Why Madonna's Prince Tribute Never Stood a Chance
How do you pay proper homage in seven to 10 minutes to a prolific artist who fit in no one box, had a style all his own, who churned out music for almost 40 years and had a larger-than-life presence onstage?
Well, most likely you don't, because no one's been able to do it yet.
Obviously, no one had any issues in the disconsolate days immediately following Prince's death with Coachella being awash in purple light, every artist from Pearl Jam and Bruce Springsteen to Little Big Town covering Prince in concert, or radio stations playing selections from his vast catalogue 24/7.
The vibe was the more the merrier, albeit with little actual merriment because of all the sadness.
But last night, the first spotlighted, super-hyped awards show tribute dedicated to the inimitable artist was met with almost nothing but eye-rolls from the Internet.
Even BET, host of the next awards show that's going to attempt to climb that same mountain, joined the chorus of virtual boos, ensuring that its tribute is going to give the fans what they need.
But maybe first we all accept the fact that there's no way that a dedicated Prince tribute is going to satisfy everybody.
So far it's only been the unexpected moments, such as Chris Stapleton gutting his audience with a cover of "Nothing Compares 2 U" last month or D'Angelo and "Princess" (aka Maya Rudolph) doing "Sometimes It Snows in April" on The Tonight Show, that have won rave reviews.
It's not that Madonna, who is the definition of Prince's contemporary, was saddled with the wrong song, sang it flatly or gave a low-energy performance (all offenses she has been accused of) at the 2016 Billboard Music Awards. In case those tweeting from home failed to notice, the live audience was happily lost in the moment, the likes of Rihanna singing adoringly along.
Then when Stevie Wonder walked out for "Purple Rain," forget about it. (A must-quote from the Los Angeles Times' Mikael Wood today: "Wonder on autopilot equals basically every other artist in total concentration.")
But though it seemed like a powerful moment in real time, Madonna's performance has been widely panned.
The biggest complaint (other than the lament that Madonna was there in the first place) is that the song choice was wrong. ALL WRONG! Prince was a high-energy performer, he has countless hits that he made famous, where were Sheila E. and members of his band, etc.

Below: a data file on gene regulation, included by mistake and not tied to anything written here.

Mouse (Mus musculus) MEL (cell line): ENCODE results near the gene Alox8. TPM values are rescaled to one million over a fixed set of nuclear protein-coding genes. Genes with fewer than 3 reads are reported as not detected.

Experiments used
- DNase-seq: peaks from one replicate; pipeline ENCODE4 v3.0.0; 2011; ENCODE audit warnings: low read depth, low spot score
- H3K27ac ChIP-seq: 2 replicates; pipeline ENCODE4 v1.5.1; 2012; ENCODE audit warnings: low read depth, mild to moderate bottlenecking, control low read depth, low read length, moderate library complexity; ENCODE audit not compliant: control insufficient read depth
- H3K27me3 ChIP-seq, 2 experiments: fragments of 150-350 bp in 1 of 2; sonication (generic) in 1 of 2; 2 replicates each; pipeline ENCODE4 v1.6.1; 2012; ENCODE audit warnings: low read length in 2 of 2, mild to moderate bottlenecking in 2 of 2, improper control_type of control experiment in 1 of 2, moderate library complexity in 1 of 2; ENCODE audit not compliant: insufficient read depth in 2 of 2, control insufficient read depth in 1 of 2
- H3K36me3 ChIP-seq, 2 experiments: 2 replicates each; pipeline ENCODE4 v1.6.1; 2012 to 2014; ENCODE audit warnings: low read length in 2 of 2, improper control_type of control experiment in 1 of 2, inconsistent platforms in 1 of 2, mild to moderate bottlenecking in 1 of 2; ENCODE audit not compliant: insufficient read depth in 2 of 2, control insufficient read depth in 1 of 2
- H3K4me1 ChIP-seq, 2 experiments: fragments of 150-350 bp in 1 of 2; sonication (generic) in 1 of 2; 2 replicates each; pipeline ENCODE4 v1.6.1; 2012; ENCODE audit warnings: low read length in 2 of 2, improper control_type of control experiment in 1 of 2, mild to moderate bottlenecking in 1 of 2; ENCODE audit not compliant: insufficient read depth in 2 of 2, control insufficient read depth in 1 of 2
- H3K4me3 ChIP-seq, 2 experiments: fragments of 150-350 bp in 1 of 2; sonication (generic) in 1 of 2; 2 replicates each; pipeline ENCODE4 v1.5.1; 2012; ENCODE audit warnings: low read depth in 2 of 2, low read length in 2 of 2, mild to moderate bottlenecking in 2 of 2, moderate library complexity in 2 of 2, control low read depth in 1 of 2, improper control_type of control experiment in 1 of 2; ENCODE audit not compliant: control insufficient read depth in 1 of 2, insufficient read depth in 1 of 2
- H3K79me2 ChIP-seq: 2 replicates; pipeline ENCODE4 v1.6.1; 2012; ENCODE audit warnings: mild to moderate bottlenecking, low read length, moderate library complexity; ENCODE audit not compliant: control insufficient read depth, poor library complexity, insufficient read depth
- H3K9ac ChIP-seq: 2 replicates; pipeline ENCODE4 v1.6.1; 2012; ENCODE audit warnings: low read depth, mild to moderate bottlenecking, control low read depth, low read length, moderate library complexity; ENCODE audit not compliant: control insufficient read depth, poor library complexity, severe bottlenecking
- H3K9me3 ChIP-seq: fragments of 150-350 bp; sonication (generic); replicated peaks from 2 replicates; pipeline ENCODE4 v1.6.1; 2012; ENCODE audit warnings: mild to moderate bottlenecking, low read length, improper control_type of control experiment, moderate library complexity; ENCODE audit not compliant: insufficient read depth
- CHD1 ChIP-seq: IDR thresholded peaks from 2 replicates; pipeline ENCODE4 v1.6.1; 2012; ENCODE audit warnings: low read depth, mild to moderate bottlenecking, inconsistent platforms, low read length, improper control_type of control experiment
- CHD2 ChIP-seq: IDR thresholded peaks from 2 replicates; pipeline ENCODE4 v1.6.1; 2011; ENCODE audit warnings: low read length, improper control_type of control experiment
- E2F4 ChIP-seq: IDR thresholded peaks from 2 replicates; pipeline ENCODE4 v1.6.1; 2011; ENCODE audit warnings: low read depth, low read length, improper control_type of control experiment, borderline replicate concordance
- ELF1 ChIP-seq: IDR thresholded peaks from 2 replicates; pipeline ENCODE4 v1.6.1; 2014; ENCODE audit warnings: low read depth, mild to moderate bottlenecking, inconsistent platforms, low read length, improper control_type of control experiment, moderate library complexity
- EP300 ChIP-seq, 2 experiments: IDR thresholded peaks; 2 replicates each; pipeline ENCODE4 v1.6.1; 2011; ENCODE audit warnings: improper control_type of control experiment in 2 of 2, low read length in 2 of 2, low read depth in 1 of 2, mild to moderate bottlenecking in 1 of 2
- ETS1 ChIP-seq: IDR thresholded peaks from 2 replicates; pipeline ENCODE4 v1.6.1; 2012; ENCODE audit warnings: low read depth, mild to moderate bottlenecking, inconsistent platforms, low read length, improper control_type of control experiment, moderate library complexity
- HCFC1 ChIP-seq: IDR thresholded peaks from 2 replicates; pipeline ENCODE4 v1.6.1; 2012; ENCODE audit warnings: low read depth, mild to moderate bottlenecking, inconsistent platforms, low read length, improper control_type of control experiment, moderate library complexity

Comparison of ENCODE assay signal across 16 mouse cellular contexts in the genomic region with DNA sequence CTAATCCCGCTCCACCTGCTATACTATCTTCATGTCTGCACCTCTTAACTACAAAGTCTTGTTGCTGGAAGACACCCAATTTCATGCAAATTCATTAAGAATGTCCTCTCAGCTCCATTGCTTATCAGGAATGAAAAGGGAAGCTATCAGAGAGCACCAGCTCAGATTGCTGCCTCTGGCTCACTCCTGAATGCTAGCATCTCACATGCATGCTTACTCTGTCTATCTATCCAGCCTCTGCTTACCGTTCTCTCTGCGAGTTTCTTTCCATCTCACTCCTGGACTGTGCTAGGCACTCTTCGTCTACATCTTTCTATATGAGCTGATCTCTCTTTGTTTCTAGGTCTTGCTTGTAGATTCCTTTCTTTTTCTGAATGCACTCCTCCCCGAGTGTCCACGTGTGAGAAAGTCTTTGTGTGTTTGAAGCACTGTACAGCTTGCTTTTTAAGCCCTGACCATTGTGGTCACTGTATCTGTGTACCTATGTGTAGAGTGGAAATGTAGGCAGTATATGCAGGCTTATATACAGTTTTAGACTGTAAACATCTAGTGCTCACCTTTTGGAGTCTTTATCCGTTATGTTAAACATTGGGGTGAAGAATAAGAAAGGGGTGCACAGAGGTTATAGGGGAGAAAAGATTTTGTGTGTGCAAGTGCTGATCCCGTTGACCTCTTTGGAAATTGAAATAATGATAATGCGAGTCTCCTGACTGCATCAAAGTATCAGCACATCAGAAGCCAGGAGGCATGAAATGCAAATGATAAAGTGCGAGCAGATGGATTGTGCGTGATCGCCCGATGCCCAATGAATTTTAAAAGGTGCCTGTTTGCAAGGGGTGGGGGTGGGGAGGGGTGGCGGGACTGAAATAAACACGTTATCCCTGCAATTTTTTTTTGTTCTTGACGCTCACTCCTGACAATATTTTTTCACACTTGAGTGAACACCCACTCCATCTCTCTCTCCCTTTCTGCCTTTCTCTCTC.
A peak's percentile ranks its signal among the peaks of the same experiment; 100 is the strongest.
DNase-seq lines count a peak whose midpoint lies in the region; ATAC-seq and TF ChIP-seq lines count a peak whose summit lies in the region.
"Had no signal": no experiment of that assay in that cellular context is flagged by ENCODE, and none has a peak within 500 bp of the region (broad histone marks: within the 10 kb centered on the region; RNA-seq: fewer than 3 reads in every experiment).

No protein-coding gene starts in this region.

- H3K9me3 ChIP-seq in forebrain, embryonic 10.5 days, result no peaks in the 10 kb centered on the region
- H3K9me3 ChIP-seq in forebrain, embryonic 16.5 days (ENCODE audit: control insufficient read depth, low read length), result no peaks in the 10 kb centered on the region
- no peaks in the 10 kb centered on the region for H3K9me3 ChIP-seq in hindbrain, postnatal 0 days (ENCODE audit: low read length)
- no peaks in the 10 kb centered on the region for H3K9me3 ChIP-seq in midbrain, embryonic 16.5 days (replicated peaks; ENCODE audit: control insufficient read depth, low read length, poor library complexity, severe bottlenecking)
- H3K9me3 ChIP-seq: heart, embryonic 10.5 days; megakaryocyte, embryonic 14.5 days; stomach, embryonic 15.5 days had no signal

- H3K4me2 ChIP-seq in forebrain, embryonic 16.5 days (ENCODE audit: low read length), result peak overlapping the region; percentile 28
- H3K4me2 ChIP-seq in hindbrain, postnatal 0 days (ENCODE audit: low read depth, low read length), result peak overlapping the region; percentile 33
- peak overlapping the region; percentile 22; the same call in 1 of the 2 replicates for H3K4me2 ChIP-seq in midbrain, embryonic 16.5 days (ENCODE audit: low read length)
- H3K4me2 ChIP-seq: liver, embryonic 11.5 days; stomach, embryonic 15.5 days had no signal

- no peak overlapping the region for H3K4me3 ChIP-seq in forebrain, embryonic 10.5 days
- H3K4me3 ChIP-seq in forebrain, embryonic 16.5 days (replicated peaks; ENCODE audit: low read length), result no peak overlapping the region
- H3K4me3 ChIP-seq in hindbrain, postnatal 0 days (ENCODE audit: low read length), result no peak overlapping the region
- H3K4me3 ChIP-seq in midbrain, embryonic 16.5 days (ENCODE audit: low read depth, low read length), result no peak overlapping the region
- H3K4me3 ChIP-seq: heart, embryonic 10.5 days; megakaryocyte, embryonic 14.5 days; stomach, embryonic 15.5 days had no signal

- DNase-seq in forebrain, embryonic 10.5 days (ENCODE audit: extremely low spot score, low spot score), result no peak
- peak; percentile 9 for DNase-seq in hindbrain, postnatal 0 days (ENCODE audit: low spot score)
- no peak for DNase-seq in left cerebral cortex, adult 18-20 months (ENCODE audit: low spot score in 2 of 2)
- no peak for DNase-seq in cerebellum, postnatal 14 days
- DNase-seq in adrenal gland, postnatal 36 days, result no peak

Ironically, that's the exact opposite of the biggest complaint leveled at Lady Gaga's tribute to David Bowie at the Grammys in February. That homage was accused of being too hectic, too all over the place. Bowie had so many thought-provoking songs that deserve lingering over, why cram nine or 10 into a few minutes that don't truly showcase his artistry?
Funny how that works.
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Lady Gaga is easily one of Bowie's most successful artistic disciples and couldn't be a bigger fan. Yet she got slammed too for supposedly not doing the Starman justice.
But just as Madonna was last night, Gaga was tasked with the impossible.
Prince was so much like Bowie in the respect that he meant so many different things to people—and he made so much music, in the end there was something for everyone. Your go-to Prince song may not even be on another Prince fan's radar. You may prefer his 1980s output, or you could think that he hit his stride post-Warner Bros. Purple Rain could be your favorite movie, or you've never seen it but the title song still makes you weep.
These schisms do happen.
But that's the reason why there's no such thing as a one-size-fits-all tribute to someone like Prince or Bowie. They could be relied on to be brilliantly unpredictable, so while they could be considered crowd-pleasers, not every crowd showed up for the same reasons.
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As Questlove, who introduced the performance last night, remarked as part of a series of tweets defending the nature of what Madonna and Stevie Wonder put out there: "Every Prince rendition will not be a life-changing orgasmic xperience. Just to SING his work is brave enough.
"EVERYBODY wants and deserves a chance to say goodbye in their own way. But remember: there will be AMAs, SoulTrain, NAACP, mtv, GRAMMYS. And a gazillion other tributes. But the point is let's not get ugly w playing the 'Prince would and wouldn't approve' game. & this isn't *just about* the Madge/Stevie tribute btw."
Madonna, who's so generally revered and yet people seem to take such great pleasure in reviling her when the mood strikes, was forced to point out the obvious on Instagram as well.
"Anyone who wants to do a tribute to Prince is welcome to. Whatever your age Gender or skin Color. If you loved him and he inspired you then show it!!!! I love Prince 4 ever," she offered Monday after finding out she didn't nail it in the eyes of the critics at home, who, if it had been up to them, would have produced the perfect Prince tribute.